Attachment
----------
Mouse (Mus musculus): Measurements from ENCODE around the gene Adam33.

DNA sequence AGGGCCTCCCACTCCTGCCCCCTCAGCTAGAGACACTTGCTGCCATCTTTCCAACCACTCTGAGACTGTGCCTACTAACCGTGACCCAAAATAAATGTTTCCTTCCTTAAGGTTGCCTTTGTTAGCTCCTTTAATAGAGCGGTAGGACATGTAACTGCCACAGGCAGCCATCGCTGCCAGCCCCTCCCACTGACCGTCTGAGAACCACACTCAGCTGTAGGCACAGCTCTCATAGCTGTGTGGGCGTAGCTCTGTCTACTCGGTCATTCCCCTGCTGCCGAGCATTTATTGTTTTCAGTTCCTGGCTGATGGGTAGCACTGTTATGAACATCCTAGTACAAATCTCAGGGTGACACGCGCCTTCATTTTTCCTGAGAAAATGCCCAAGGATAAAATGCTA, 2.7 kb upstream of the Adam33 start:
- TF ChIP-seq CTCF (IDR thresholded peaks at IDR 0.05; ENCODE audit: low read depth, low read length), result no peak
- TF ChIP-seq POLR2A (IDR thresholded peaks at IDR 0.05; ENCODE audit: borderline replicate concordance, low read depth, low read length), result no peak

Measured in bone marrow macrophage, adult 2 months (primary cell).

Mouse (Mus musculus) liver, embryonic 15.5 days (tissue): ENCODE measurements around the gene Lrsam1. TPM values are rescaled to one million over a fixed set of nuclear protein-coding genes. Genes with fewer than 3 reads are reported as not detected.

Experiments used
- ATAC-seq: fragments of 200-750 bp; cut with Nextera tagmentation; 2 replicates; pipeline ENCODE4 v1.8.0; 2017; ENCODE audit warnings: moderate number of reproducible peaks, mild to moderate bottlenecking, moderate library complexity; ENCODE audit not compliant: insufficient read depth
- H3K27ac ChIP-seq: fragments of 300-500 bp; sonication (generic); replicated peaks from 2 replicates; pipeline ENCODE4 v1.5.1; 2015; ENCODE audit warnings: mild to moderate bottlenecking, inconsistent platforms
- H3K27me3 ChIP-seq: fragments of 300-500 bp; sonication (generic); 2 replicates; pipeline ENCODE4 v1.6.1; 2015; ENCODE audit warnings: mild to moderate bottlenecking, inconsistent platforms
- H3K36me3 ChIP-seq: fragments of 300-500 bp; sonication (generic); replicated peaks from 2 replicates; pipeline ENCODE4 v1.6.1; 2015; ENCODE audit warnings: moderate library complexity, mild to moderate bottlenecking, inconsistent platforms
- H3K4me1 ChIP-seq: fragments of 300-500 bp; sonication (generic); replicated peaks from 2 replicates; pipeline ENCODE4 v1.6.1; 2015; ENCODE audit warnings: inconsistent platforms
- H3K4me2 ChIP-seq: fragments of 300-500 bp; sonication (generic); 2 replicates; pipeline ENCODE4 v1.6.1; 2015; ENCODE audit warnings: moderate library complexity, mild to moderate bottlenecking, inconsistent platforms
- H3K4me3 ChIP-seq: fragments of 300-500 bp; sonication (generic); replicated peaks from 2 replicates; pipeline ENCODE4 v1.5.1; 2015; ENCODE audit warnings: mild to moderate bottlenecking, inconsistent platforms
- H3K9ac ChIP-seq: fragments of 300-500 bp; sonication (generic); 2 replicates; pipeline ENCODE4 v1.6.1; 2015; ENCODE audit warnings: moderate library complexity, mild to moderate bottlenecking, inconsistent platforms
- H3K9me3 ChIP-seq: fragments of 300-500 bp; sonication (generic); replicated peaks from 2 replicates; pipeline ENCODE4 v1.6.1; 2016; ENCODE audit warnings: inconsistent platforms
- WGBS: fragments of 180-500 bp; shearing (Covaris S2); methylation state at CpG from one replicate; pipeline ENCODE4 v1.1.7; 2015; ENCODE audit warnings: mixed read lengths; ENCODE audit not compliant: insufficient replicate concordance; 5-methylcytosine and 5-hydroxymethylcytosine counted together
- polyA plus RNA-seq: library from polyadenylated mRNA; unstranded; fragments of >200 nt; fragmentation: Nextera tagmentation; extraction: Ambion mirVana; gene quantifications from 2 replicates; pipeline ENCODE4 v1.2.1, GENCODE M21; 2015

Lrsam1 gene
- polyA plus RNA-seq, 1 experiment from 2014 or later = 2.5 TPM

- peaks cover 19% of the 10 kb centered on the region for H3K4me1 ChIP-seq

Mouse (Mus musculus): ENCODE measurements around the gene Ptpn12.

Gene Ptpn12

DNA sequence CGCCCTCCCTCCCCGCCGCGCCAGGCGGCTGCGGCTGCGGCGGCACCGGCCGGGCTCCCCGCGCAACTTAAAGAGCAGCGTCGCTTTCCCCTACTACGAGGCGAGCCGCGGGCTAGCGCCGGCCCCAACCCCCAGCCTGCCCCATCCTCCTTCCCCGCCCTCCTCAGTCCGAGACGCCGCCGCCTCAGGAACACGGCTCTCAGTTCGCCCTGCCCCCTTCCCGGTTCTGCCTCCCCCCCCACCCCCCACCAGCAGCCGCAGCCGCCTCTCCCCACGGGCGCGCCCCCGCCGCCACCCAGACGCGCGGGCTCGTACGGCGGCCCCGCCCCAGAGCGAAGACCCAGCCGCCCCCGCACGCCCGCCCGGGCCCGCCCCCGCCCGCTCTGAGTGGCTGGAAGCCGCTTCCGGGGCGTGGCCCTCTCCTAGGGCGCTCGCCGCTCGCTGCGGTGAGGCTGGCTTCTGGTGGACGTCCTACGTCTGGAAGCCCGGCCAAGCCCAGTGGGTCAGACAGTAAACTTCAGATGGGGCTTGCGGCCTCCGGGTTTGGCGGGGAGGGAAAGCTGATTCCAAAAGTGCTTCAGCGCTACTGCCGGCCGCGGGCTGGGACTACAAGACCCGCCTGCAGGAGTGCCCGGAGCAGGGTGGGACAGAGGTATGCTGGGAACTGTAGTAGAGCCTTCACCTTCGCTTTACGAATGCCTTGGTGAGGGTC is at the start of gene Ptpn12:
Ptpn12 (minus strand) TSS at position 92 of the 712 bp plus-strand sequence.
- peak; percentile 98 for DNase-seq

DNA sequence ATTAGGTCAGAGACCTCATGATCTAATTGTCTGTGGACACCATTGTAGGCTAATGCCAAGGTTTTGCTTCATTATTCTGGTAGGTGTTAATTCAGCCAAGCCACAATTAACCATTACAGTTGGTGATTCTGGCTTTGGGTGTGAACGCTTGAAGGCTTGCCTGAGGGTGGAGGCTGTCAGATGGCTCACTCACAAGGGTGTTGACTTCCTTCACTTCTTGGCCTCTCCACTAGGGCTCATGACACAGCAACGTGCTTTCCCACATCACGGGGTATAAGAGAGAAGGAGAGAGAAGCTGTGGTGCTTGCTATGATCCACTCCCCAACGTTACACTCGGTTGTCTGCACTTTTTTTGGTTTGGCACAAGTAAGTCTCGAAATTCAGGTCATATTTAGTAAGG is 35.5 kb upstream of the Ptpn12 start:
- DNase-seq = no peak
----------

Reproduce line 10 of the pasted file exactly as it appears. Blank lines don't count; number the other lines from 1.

- H3K27me3 ChIP-seq: fragments of 300-500 bp; sonication (generic); 2 replicates; pipeline ENCODE4 v1.6.1; 2015; ENCODE audit warnings: mild to moderate bottlenecking, inconsistent platforms